“And besides I’ve loved living in Oxford. When I first came to Oxford I was accepted by the Oxford art community and that has been vital to my life, so I have been very fortunate.”
As for the strident The colour he uses, it is based around his black and white sketches, rather than a palette. “It means that the colour is related to the strength of dark and light, rather than saying ‘right we will have red here and blue here’,” he explains.
“But I also like looking between the walls at the spaces. What I realised through abstraction is that if you have two dark shapes close together the light is much stronger between them and that’s stuck with me.”
So in a way his abstract era paid off? “My abstraction experience is probably my painting’s greatest strength,” he agrees. “It has really helped me. Now the abstraction comes with the nature of the form rather than a pattern.”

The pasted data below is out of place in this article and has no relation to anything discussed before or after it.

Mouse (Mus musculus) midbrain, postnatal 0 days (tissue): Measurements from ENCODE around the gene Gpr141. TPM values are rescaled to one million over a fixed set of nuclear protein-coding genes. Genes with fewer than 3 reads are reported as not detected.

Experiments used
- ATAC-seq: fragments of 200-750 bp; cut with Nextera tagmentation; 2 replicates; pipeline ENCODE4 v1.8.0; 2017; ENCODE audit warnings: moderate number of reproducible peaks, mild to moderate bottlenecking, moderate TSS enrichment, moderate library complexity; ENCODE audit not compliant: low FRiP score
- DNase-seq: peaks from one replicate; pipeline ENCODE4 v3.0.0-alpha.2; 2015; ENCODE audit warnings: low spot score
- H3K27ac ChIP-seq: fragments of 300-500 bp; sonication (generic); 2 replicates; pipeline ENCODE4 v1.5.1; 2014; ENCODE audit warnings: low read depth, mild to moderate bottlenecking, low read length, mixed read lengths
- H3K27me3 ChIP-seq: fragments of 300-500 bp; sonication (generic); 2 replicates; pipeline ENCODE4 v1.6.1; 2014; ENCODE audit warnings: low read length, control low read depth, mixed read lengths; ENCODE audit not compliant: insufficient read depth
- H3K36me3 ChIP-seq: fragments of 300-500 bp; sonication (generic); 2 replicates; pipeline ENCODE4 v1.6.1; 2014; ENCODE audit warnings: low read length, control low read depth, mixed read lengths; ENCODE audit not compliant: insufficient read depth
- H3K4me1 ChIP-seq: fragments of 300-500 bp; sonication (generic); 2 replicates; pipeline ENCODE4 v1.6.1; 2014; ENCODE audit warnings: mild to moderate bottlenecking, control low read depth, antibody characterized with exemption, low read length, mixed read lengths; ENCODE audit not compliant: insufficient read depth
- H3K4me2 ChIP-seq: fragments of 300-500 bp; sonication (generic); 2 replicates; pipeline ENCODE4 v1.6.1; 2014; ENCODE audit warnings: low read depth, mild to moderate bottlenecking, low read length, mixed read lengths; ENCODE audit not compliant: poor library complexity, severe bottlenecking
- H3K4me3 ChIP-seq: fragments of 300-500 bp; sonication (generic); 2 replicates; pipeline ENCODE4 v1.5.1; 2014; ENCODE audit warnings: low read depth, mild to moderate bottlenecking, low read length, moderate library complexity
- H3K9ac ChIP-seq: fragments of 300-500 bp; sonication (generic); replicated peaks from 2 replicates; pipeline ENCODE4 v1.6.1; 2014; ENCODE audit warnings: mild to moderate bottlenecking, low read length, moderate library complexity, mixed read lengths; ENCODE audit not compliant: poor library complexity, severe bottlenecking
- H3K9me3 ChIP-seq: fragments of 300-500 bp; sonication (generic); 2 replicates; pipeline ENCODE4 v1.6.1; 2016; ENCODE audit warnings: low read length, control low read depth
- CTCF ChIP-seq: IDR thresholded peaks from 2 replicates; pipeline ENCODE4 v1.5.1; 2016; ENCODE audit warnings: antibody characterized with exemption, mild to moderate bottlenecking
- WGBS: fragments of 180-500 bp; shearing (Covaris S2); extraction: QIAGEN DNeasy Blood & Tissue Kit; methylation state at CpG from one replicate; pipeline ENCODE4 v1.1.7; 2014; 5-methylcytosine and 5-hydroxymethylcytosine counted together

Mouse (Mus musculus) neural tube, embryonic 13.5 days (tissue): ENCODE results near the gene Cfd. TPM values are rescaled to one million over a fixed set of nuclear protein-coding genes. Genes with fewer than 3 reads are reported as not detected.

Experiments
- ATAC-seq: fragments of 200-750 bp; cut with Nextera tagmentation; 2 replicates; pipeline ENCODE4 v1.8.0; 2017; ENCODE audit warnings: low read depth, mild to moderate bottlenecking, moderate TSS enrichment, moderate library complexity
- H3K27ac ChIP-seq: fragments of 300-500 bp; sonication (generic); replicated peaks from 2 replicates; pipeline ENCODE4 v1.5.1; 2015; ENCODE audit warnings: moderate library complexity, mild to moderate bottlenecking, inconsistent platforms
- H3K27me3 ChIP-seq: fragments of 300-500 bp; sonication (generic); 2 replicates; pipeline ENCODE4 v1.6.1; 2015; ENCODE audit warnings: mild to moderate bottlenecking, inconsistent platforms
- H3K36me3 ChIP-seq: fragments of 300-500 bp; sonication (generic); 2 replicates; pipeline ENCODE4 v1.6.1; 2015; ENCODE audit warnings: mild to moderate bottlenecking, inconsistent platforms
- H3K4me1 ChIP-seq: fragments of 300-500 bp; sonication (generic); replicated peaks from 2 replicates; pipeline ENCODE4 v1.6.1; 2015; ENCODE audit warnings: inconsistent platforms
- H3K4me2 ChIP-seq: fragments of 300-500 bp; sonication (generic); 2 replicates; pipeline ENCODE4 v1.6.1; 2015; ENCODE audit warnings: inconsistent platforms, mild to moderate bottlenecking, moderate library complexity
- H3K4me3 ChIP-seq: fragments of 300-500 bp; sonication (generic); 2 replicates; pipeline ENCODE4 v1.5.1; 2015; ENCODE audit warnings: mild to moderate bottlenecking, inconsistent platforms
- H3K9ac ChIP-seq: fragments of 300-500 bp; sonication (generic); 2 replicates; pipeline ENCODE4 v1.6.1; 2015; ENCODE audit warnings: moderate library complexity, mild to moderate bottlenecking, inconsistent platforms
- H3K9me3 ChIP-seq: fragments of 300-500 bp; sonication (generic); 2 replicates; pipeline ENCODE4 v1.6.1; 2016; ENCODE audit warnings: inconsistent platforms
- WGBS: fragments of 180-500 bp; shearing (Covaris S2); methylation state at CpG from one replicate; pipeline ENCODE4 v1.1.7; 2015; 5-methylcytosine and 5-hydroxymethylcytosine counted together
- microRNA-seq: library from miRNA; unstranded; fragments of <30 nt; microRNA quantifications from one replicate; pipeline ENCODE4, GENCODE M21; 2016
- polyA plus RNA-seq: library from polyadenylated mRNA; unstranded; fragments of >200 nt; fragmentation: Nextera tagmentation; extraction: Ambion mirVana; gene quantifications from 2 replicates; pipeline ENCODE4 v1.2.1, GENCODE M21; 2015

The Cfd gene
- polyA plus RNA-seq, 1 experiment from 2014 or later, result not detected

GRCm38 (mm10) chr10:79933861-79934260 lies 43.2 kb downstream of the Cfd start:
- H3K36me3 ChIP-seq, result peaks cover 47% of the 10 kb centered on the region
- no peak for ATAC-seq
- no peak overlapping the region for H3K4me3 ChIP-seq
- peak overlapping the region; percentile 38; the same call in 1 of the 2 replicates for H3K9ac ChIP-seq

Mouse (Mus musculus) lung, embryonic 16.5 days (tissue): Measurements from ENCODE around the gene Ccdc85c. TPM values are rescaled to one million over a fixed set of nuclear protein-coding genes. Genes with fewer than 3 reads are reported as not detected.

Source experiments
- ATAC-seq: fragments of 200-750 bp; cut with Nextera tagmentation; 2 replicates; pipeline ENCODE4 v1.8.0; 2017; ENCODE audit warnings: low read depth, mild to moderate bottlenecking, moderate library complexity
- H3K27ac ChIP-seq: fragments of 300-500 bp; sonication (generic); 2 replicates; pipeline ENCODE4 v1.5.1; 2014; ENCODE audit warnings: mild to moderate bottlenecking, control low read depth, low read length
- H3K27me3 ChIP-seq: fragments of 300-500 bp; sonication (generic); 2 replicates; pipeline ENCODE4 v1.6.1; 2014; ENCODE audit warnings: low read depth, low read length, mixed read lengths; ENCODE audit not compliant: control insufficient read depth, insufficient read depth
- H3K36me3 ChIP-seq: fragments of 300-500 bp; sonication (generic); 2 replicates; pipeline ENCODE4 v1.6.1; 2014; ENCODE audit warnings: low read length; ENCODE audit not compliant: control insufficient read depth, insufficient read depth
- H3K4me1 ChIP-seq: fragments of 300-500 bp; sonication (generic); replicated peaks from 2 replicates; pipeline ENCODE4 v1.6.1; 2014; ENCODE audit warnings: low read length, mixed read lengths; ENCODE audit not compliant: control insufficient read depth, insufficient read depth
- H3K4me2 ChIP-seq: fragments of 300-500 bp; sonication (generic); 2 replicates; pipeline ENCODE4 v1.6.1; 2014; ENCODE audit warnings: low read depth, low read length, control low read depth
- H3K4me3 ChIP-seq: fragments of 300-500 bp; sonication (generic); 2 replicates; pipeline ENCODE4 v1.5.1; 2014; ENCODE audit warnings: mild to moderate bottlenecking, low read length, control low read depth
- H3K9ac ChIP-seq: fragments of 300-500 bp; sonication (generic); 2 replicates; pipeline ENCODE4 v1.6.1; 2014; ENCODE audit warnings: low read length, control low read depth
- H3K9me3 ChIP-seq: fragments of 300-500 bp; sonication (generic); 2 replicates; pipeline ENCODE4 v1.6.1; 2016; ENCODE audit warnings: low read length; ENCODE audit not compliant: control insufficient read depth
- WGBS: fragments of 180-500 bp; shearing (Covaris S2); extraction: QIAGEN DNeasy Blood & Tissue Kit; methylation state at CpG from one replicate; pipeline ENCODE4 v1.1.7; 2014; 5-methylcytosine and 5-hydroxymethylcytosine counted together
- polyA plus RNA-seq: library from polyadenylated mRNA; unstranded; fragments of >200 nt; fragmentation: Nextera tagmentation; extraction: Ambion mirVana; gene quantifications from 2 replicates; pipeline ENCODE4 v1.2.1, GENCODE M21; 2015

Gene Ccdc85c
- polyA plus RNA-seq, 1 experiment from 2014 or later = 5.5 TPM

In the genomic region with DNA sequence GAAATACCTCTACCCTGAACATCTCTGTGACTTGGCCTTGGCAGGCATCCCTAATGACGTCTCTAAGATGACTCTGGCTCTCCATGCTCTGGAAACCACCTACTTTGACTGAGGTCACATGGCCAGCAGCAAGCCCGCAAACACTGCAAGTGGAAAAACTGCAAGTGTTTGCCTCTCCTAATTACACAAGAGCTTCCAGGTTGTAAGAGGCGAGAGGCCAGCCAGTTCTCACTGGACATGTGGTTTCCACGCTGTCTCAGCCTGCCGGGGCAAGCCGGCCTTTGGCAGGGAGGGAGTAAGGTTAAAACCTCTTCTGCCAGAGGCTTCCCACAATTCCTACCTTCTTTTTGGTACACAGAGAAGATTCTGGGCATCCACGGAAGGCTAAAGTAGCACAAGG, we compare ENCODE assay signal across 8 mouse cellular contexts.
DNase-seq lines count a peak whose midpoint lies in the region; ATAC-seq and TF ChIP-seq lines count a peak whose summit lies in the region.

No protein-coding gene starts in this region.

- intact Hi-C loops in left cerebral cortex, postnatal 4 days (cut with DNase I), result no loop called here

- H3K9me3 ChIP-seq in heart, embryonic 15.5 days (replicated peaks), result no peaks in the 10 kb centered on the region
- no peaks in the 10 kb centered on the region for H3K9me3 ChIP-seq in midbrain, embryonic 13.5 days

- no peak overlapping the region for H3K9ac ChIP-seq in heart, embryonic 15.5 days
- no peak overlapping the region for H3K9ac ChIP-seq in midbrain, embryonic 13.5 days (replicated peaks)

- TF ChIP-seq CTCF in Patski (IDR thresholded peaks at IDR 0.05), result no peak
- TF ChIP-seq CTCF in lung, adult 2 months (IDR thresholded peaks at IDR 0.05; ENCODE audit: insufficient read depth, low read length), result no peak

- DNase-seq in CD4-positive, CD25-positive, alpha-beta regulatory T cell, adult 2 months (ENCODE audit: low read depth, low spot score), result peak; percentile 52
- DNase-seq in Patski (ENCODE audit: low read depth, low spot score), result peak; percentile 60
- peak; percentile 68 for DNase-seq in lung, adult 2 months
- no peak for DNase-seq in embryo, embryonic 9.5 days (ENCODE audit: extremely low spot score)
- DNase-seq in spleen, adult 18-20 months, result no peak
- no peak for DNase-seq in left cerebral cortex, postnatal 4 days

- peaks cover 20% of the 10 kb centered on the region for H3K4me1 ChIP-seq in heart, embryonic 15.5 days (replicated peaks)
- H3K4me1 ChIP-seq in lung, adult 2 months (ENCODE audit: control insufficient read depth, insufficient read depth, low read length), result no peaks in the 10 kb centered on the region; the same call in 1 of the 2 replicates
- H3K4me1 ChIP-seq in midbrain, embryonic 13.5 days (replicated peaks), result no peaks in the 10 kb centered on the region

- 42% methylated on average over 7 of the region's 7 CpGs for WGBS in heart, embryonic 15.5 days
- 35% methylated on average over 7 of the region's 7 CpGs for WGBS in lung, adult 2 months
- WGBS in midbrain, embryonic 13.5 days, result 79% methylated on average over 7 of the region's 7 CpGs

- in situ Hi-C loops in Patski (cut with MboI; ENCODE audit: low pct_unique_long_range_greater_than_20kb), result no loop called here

That he’s found peace in his work is reassuring, having started out at a rather conservative art school in Brighton where he was born and bred. It wasn’t until his scholarship to Italy where he met the likes of Peter Blake and Bernard Cohen that he even knew abstraction existed: “They introduced me to a totally new world,” he remembers.
Soon mixing with the likes of Terry Frost and teaching at art schools and colleges all over the country, Jeff held at least five large and successful abstract exhibitions.
“People would have said I was a strong abstractionist but I couldn’t do it,” he shakes his head sadly.
Instead he took a job in Crete: “When I started drawing again, it just happened, I didn’t feel under any pressure,” he says.